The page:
On July 25, 1969, Rex Mickles was born in Boerne, Texas, to Joseph and Helen Mickles. Rex was bright, although far from brilliant, but what was most noticeable was his determination and work ethic.
His teachers most often commented on his focus. He would never be the valedictorian, but he worked hard to maintain a respectable grade point average.
Joseph Mickles was an insurance agent who made most of his money through hard work and determination. Everything he did was a business opportunity. He volunteered to coach his son's baseball teams, not just to spend time with his son but to meet all the other parents, who were potential customers. From his father, Rex learned that everyone is responsible for making their own way in life.
Joseph had often felt that, as an insurance agent, he was never genuinely respected despite his contacts across the business elite in town. He was never angry or bitter about his position, but for most of Rex's childhood, he heard Joseph discuss doctors and lawyers in reverential tones.
In high school, Rex played baseball and was on the debate team, very aware that diverse extra-curricular activities would look good on his college applications.
After graduation, Rex pursued a degree in political science from the University of Texas. He prided himself on his attendance record and took detailed notes throughout all his classes. He was also active in student government.
During his junior year at UT, Rex decided to pursue a career as a lawyer and did everything he could to prepare. He took the right courses, joined the right organizations, and worked hard at making himself an attractive candidate for his law school applications. Ultimately, his LSAT scores were too low to attend Harvard or Yale, but he was glad to be admitted to law school at the University of Mississippi, which had a respectable share of famous alumni.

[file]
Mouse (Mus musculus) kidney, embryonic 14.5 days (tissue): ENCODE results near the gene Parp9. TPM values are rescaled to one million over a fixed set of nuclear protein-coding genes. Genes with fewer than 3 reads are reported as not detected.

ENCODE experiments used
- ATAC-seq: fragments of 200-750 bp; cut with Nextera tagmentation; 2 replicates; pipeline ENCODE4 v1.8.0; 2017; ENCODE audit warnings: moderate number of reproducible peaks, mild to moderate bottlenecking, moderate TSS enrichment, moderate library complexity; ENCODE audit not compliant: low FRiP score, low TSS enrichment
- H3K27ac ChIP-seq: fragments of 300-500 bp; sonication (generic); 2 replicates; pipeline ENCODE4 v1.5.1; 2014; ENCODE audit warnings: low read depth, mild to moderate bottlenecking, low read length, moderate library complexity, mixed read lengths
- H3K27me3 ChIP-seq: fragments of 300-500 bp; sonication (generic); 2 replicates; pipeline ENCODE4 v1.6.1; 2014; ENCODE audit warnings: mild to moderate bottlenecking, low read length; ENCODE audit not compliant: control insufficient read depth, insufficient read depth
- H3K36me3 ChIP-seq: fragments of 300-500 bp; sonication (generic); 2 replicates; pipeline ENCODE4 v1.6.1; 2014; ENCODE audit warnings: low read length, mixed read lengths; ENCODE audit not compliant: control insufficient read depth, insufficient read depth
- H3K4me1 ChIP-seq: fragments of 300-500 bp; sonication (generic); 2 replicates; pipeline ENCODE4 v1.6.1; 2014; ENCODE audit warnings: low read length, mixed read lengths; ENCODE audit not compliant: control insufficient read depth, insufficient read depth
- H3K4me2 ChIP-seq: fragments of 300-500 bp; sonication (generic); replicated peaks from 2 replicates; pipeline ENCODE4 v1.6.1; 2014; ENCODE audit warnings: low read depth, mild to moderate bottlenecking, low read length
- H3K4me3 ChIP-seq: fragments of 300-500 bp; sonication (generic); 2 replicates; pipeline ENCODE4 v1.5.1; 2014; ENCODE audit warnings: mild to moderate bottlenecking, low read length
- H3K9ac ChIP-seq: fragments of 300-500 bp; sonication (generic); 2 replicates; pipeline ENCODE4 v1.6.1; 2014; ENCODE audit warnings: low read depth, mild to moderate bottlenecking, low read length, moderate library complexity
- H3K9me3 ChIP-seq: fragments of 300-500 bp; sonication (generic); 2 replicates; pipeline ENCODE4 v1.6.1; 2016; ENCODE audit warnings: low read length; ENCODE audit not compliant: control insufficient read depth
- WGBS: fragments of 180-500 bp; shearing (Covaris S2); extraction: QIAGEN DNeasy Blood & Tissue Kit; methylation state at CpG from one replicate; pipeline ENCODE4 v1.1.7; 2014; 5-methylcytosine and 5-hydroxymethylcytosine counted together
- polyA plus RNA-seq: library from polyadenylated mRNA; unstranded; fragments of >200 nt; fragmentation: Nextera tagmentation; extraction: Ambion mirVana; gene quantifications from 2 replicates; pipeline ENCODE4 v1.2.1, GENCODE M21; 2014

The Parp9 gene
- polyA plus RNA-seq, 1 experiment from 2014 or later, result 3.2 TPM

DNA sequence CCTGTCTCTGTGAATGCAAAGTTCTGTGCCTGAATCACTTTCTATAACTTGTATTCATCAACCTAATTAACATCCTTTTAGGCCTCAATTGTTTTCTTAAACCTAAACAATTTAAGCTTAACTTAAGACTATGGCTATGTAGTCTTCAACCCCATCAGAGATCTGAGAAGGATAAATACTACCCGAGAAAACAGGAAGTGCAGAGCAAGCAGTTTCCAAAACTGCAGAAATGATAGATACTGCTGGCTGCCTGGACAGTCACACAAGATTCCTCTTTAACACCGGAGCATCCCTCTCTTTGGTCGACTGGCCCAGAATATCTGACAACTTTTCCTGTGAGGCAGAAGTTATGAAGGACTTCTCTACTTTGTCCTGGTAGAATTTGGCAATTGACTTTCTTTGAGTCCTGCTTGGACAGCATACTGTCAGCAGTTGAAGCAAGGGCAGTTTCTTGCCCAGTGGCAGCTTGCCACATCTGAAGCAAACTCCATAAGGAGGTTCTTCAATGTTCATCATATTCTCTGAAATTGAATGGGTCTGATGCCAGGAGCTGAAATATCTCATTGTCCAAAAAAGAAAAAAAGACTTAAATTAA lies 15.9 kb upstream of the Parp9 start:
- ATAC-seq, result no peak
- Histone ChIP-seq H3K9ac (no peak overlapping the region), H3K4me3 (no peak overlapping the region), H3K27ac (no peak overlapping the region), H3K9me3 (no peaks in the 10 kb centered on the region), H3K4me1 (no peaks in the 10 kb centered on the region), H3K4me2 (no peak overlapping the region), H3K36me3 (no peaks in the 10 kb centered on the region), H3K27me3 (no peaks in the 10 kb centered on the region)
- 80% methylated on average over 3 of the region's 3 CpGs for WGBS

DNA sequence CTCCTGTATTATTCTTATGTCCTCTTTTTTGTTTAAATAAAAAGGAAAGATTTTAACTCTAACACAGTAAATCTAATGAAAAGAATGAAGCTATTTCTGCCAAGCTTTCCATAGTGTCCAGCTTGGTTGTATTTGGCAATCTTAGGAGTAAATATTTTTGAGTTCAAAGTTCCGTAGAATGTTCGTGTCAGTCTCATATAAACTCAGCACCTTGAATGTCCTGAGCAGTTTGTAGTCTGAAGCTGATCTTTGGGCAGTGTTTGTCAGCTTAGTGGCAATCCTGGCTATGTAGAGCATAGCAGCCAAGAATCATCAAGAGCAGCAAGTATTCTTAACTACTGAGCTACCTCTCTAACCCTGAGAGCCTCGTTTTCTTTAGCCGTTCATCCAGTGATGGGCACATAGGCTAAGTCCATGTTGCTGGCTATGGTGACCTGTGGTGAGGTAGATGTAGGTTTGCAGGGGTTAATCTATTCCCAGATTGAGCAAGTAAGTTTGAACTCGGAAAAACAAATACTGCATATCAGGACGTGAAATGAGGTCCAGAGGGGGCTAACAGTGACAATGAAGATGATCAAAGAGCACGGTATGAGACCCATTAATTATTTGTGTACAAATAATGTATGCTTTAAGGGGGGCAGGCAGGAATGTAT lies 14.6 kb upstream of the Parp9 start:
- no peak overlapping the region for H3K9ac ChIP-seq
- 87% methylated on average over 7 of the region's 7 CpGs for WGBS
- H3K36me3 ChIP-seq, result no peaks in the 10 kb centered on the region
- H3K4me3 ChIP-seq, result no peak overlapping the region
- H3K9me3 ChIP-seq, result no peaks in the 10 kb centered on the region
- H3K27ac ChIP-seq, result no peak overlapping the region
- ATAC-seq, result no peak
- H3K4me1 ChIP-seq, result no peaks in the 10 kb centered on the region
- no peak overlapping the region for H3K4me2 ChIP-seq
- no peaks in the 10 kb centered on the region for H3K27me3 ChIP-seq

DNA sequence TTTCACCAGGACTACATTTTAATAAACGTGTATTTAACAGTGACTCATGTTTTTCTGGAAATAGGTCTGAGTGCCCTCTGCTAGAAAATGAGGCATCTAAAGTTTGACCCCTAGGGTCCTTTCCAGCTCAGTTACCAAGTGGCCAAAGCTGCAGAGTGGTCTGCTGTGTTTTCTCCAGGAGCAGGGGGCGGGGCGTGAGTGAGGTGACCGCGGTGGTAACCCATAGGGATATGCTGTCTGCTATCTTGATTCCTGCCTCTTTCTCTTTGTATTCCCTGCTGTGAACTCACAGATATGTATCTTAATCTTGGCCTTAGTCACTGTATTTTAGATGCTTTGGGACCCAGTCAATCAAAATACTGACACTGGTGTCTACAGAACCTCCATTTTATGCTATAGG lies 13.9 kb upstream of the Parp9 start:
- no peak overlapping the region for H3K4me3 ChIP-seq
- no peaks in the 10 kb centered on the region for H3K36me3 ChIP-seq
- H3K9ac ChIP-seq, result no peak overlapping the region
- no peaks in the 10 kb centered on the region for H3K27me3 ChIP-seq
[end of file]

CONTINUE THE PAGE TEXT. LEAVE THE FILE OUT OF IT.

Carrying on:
Once again, hard work was the most memorable aspect of his law school career. He didn't make the prestigious Law Review, but he excelled at things like Moot Court. He was well-liked by both professors and students, especially his future wife, Erin.
One of his professors helped him get a job with the Yoknapatawpha County's District Attorney's office after graduation. Over the years, he worked his way up through the ranks and was eventually appointed Assistant District Attorney.
He enjoyed the work as a prosecutor, where he felt he was making a real difference. However, when Erin gave birth to a daughter, Rex felt the financial pressures closing in on him. Life as a public servant didn't pay very well, and Rex started laying the groundwork to open his own law practice. He was just waiting for the right time.
In February of 2020, Rex was assigned to prosecute a local theatre group named Oxtales on charges that they had performed a sexually explicit play and that minors had been present. The case immediately became a high-profile story in Yokanpatawpha County, and Rex found himself on the nightly news quite often.
He quickly recognized that this case was his ticket to private practice, and he made sure that he got on TV and his name got in the papers. He became friends with a local television reporter, Penelope Young, and they both used the case to further their careers.
By May of that year, the case was over, and most of the defendants were convicted, including the theatre group leader, Andrea Stover, who received an 18-month prison sentence and a $10,000 fine.
With the feather of those convictions in his cap, Rex resigned from the District Attorney's office and launched his private practice.